Was Canaan a True Black?
LIKE SOME other parts of this Paper, this appendix is also speculative. As long as this is clearly understood, no harm will be done, provided the speculation is not divorced entirely from the evidence. The general title of these Doorway Papers was intended to suggest that they could provide room for new approaches to old problems.
No one has ever suggested, to my knowledge, that the Sumerians were negroid — nor do any of the reconstructed “Sumerian Life and Times” series such as have appeared in the National Geographical Magazine, or Life, ever so portray them. Yet there is some evidence to suggest that they may have been black skinned.
According to Samuel Kramer (From the Tablets of Sumer, Falcon’s Wing Press, 1956, p.60), they refer to themselves as “the blackheaded people.” Actually the Sumerian original reads “head-of-black people,” the symbol for head (SAG) being a cone shaped hat hiding all but the neck of the wearer, thus:
which turned through 90° becomes
Hammurabi in his famous Code of Laws, also refers to the natives of Mesopotamia (Deimel’s transcription, 1930, R. 94, line 11) as:
i.e., “blackheaded ones.”
Such descriptive phrases are, I think usually taken to mean
merely “dark-haired.” But it seems likely that 95% or more of all the people who made up the early Middle East cultures were black-haired, whether Semitic or Sumerian, and the feature was hardly a distinguishing one. lndo-Europeans (from Japheth, whose name possibly means “fair”) played little part in it till much later. But the Semitic population according to A. H. Sayce (Fresh Light from the Ancient Monuments, London, 1893, p.26) distinguished themselves with racial pride from other peoples by their own light coloured skin, and claimed that Adam too was a white man. They were his racial descendants. Yet they had black hair like the Sumerians and would not be different in this feature, and might therefore just as well have been termed ”blackheaded people.” But they apparently never were.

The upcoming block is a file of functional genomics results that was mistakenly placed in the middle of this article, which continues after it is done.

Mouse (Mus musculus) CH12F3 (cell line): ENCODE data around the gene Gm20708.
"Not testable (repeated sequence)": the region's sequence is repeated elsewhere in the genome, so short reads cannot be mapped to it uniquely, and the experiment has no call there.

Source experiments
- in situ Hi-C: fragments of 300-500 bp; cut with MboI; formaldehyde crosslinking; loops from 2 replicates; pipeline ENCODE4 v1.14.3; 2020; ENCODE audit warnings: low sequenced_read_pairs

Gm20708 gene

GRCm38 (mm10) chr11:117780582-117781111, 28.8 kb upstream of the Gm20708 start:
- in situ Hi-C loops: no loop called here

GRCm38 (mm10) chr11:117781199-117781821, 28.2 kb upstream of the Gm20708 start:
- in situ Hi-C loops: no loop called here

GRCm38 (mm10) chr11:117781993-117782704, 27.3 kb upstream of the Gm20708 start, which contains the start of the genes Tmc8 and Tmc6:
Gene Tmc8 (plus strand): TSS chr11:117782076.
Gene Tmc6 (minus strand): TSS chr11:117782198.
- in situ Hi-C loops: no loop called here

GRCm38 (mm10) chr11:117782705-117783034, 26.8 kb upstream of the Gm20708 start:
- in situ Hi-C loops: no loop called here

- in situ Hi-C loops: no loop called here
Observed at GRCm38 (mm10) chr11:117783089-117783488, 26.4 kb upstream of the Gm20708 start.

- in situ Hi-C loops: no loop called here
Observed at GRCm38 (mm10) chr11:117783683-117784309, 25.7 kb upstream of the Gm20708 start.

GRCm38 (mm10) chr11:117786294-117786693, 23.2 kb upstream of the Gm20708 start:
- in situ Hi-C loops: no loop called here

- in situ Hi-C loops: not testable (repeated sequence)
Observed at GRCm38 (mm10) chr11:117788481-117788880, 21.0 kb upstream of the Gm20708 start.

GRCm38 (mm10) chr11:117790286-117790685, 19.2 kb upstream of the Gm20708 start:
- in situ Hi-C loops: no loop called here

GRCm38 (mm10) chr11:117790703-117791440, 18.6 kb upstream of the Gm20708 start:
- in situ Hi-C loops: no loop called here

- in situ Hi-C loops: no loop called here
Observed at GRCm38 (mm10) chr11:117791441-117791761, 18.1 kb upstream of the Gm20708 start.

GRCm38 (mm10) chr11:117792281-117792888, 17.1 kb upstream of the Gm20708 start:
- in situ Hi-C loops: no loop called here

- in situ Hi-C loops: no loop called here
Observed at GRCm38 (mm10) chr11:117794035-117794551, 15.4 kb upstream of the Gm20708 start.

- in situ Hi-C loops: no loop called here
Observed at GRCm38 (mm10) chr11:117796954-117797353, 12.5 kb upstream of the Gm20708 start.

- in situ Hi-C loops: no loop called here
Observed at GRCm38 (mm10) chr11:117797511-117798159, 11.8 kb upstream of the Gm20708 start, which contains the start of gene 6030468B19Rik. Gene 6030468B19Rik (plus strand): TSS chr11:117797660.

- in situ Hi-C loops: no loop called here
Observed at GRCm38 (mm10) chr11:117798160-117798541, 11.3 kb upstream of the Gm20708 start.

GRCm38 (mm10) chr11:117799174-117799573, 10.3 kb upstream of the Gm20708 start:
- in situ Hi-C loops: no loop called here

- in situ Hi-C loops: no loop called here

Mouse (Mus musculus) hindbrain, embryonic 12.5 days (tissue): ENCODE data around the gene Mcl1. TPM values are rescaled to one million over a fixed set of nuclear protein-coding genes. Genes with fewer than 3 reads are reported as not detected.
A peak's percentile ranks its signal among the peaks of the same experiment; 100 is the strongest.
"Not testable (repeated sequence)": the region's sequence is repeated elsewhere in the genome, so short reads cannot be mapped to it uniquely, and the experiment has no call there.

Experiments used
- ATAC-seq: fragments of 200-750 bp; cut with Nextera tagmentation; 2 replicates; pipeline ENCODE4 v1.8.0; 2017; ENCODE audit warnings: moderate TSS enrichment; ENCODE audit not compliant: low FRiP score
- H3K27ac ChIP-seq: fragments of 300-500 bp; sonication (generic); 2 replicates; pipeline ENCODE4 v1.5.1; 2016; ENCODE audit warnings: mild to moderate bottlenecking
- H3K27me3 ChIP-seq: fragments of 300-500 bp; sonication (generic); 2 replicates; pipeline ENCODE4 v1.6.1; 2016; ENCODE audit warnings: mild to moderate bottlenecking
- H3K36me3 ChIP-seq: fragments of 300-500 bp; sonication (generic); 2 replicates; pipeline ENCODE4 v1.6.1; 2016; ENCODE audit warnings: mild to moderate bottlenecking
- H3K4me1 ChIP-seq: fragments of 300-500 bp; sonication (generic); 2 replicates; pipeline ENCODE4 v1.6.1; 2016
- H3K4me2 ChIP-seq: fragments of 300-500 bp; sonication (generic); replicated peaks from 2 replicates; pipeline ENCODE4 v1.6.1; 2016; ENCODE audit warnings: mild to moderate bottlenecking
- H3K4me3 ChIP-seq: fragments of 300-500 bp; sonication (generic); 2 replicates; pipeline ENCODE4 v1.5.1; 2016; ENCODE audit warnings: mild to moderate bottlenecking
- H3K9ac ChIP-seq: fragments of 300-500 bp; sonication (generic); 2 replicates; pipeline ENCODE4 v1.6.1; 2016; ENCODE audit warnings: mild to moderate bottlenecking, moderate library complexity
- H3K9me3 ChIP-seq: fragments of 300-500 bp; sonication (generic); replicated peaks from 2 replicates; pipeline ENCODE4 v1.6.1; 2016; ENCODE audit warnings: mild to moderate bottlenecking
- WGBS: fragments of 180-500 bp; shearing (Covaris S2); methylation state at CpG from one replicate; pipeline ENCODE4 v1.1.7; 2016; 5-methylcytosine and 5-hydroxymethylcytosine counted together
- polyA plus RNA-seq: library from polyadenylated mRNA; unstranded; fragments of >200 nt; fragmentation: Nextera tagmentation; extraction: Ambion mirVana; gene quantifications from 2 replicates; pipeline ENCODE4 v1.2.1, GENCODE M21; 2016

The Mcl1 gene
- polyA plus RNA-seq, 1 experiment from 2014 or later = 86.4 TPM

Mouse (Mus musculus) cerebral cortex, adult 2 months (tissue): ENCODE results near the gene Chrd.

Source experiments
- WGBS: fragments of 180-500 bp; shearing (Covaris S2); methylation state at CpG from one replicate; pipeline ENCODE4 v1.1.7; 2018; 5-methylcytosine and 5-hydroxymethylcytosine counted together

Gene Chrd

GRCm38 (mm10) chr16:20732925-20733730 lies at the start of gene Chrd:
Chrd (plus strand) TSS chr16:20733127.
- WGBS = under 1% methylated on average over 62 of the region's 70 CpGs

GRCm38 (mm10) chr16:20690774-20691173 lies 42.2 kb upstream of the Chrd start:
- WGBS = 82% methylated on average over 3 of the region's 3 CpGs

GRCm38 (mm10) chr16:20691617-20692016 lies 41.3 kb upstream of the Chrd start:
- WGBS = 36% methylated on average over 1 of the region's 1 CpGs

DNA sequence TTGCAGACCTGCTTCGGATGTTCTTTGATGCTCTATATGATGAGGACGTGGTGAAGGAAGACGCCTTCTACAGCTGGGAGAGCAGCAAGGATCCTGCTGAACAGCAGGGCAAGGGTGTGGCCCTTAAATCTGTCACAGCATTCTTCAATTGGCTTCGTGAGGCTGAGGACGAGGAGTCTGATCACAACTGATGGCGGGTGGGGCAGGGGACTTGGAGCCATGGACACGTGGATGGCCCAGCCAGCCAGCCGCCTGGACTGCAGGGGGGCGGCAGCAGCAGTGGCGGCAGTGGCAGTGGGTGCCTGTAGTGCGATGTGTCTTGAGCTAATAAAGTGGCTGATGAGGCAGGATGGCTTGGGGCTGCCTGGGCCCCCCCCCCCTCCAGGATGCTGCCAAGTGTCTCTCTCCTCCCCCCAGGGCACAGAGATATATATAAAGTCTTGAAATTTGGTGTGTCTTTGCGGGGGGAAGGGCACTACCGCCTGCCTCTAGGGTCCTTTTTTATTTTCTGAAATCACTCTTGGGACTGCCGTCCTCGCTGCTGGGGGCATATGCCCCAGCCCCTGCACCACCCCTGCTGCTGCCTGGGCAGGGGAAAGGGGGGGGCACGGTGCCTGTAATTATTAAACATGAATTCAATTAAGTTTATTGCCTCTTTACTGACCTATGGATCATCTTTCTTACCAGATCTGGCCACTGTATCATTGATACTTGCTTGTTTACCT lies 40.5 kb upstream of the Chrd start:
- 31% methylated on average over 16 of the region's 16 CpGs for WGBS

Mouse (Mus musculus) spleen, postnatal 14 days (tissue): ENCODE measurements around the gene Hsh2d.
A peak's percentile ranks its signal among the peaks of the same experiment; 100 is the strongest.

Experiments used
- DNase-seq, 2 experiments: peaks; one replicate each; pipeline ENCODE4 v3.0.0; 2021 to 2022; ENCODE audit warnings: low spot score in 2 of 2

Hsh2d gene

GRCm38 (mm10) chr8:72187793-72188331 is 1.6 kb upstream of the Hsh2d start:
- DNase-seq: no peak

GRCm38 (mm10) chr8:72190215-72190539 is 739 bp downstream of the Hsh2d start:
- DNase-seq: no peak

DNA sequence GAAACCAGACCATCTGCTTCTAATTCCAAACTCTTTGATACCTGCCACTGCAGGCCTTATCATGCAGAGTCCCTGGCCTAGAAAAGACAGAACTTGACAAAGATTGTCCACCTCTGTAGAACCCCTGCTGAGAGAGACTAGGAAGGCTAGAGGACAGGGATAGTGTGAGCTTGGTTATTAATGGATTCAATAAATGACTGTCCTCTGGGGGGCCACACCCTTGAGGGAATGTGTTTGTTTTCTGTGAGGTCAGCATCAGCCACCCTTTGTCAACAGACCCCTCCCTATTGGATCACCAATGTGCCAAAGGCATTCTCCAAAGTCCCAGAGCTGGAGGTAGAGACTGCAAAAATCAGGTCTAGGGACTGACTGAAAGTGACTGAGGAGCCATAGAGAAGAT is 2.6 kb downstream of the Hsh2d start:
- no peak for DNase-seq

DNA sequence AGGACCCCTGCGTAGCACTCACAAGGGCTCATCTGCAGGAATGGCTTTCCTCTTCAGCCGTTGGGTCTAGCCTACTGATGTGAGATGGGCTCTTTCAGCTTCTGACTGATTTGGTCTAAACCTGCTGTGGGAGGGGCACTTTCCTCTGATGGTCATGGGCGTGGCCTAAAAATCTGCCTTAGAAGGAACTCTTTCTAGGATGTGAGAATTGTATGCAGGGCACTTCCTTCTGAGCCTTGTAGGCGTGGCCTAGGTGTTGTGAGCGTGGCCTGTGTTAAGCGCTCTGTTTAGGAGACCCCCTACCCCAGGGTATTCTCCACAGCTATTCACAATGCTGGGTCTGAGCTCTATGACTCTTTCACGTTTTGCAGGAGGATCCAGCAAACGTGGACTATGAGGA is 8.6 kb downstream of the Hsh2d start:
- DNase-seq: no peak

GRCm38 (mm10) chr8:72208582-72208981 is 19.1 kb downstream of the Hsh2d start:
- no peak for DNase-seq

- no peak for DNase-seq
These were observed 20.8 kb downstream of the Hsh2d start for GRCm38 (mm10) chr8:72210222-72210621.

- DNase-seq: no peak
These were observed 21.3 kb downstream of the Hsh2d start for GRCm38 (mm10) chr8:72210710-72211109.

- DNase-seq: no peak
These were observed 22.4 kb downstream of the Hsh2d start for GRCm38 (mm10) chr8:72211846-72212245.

Evidently, then, it would be no mark of distinction to refer to the hair colour, but it would definitely be such to refer to skin colour. And the Sumerians were apparently proud of their black skin. In his Sumerian Reader, Gadd says they came to equate the term “blackheaded people” with the idea of “men” as real people by contrast with other human beings who are not really men at all.
It is further to be noted that the founders of the wonderful Indus Valley cultures were black skinned, and not merely black haired. The Rig Veda makes frequent reference to the fact that the conquering Aryans triumphed over these black and noseless (!) enemies (S. Pigott, Prehistoric India, Pelican, l950, p.261, and Lord Arundell of Wardour, Tradition: Mythology, and the Law of Nations, 1872, p.84). But there was some real connection if not racial identity, between the Sumerians and these Indus Valley people. It may well be therefore that the phrase does really refer to skin colour.
Now in the famous six sided prism of Sennacherib, the king refers to the conquered Canaanites as “blackness of head people.”
In this case it seems that Canaan could have been a black child, the homozygous offspring of his mulatto parents, Ham and his wife. The black people have a quite remarkable series of high cultures to their credit, and are almost born metallurgists. So were these ancient Canaanites.